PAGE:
Mr McGowan:

You will recall that the Business Alliance, which included representatives from the Confederation of British Industry (CBI) and the Institute of Directors (IOD), created a joint paper on the jobs plan for Northern Ireland. In that, it highlighted that the creative industries could produce 11,000 jobs over the time frame of that plan. That report was created by business organisations and not by a government body. It is indicative of the business community’s belief that the creative industries can make that seismic leap.

Ms McConway:

It is important to draw the distinction between DCAL’s and DETI’s roles in the creative industries. A lot of what we do, particularly on my side of the house in arts, which sponsors the Arts Council and Northern Ireland Screen, is in making quite early interventions. The likes of the creative learning centres and Cinemagic, which most people will have heard of, get in there early with young people. They try to change the perception that going into the creative industries is a bit of a cop-out and not a serious career choice, and they suggest that it is something that those young people could do. Those young people may find that they know someone who is working on the set of ‘Game of Thrones,’ and they may feel that they would like to do that for a living. We are in the business of providing that catalyst through early interventions with young people, and we also make interventions with arts organisations to try new collaborations and with business to try new innovative ideas. DETI is at the other end, funding the big film activity, and it has a very clear ratio. Much of what we do is a little more risky, but we feel that it is a risk that is worth taking to get the big rewards in the creation of jobs.

Mr McGimpsey:

It is the golden thread, and DCAL pulls the golden thread together. How well do you work with the Department for Employment and Learning (DEL), for example, because that is where you are looking for young people? We are not asking young people for A levels and degrees, which are often a barrier for youngsters, to go into particular occupations in this area.

Ms McConway:

Absolutely. Our arm’s-length bodies work very closely with DEL and the Department of Education (DE). We are trying to do longer-term things that are sometimes quite difficult to measure, but if you can get people at that stage and they are skills building, we know that that will have a longer-term effect.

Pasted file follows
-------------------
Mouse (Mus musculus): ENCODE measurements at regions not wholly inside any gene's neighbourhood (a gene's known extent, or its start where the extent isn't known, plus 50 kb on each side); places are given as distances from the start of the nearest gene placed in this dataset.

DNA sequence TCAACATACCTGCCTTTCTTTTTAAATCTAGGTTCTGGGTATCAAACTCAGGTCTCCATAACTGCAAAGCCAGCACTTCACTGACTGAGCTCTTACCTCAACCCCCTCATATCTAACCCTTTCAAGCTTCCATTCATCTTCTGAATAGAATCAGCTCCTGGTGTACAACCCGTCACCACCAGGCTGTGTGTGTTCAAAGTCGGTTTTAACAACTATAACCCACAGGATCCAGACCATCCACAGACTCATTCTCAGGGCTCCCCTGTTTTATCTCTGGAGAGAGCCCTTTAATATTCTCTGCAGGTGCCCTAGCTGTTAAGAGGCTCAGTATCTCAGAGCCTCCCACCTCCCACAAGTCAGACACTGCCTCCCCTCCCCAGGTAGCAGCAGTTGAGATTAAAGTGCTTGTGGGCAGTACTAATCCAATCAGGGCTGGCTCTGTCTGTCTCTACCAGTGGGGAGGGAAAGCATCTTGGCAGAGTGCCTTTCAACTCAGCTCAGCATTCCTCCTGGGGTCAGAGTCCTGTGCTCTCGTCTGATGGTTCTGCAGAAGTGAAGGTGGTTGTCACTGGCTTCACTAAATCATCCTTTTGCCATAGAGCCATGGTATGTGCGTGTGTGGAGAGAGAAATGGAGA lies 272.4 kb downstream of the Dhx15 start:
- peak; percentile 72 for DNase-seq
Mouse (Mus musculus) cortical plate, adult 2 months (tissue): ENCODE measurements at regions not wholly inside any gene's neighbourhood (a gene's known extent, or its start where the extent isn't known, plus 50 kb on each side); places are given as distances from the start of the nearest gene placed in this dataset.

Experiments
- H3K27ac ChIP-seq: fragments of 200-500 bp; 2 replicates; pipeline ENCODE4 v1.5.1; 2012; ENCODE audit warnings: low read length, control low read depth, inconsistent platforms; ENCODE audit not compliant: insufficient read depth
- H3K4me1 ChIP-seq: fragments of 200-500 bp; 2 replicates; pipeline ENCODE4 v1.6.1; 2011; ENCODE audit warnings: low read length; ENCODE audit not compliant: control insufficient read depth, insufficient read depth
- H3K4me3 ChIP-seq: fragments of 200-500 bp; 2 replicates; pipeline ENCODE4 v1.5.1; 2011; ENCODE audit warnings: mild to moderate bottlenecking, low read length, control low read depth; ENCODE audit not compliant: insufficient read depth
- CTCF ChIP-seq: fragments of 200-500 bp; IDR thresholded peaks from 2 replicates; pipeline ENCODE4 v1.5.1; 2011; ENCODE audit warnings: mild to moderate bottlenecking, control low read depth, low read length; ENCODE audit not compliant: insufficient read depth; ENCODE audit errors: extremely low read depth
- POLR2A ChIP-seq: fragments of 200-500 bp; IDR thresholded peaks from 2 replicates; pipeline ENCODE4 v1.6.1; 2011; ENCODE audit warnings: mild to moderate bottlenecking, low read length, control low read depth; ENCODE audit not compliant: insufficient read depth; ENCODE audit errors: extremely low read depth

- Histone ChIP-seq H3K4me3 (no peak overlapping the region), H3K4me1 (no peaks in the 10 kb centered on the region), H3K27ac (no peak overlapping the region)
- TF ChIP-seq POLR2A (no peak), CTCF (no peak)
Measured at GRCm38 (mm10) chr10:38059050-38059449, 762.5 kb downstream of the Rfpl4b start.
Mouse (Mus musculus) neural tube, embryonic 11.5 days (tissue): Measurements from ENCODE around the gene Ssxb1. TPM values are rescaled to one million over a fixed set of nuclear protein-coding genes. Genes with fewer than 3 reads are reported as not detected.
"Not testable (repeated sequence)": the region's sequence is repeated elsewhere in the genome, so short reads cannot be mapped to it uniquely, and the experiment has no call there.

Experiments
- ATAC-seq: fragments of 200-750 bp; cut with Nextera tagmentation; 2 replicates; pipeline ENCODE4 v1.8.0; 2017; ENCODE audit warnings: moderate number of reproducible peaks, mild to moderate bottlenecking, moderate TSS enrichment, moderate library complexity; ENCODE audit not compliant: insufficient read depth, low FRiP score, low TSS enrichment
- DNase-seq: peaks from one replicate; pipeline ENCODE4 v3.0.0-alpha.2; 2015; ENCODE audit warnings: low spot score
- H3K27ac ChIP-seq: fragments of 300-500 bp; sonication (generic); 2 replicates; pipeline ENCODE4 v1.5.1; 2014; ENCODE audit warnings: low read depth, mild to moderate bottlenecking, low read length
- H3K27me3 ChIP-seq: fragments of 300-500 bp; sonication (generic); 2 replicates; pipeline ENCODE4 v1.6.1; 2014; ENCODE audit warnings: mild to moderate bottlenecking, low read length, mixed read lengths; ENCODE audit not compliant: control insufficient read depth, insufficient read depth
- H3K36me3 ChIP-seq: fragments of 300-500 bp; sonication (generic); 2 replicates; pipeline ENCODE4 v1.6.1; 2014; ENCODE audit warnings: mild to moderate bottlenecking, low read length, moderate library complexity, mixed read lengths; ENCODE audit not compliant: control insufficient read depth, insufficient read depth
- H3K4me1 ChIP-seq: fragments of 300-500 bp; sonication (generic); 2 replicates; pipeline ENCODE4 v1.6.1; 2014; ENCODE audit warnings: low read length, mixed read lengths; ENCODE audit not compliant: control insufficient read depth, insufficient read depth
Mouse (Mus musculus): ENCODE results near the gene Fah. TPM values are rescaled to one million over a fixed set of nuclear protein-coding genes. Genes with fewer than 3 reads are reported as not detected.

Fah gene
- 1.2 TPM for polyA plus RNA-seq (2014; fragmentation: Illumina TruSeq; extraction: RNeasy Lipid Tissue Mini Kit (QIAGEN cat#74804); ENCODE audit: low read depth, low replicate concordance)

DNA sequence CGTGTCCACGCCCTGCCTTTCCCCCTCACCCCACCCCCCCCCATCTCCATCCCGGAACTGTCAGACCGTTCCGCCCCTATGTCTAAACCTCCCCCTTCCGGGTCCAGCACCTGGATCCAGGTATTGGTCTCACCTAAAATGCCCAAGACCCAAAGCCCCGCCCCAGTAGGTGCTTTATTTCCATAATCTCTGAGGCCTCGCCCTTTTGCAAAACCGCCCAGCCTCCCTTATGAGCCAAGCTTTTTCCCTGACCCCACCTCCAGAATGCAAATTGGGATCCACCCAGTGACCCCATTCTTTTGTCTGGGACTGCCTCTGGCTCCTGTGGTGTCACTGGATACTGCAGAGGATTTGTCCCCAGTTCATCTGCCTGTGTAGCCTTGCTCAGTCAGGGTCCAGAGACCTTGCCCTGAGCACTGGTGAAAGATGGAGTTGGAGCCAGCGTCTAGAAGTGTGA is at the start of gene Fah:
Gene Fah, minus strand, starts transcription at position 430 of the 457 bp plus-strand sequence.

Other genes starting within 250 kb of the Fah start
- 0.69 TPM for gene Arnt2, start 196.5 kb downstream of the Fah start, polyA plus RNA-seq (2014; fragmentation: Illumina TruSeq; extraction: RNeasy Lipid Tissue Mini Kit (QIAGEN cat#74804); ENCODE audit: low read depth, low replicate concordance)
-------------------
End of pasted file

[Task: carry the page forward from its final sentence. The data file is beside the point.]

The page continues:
Mr Scott:

DCAL’s role can best be described as nurturing. It ensures that young people are exposed to creativity and creativity concepts and that they are encouraged.

Mr McGowan:

This comes back to a very broad point in terms of what we have as a Department and what you have as a Committee to oversee — this creative and cultural infrastructure. We have museums, libraries, the Arts Council and different organisations, such as Armagh Planetarium, and it is about how that infrastructure can be harnessed to promote the creative industries.

We have been working very closely with DEL, in particular, on the STEM strategy for Northern Ireland. One of the issues around STEM is that we want more young people to study science, technology, engineering and maths, but if a young person has a gift or inclination towards science, they are quite often encouraged to be a doctor or to go into a similar field. However, there are very lucrative and rewarding careers in animation and visual effects, for example, and such careers would not only be good for that individual, they would help grow our economy. The STEM strategy for Northern Ireland is heavily influenced by the DCAL infrastructure and the inspirational support that that can provide. In my view, no 11-year-old makes a conscience decision that they will study a STEM subject because it is in the long-term economic interests of Northern Ireland for them to do so. They are inspired by STEM because they go to the planetarium or W5, or they are involved in one of our creative learning centres, and they decide that it is a field that they want to learn more about and study. Again, that is the inspirational, catalytic impact of what we support as a Department and as a Committee.

Mr McGimpsey:

That is the idea.

The Chairperson:

Thank you for coming this morning and having this early conversation with us. I understand that you are looking for some feedback on the framework, but, as you will understand, we are only starting to gather information from the sector in relation to our inquiry. However, as we start to receive that information, we will respond to you more formally, rather than setting too close parameters on our own inquiry. Again, thank you very much for coming this morning and for taking questions.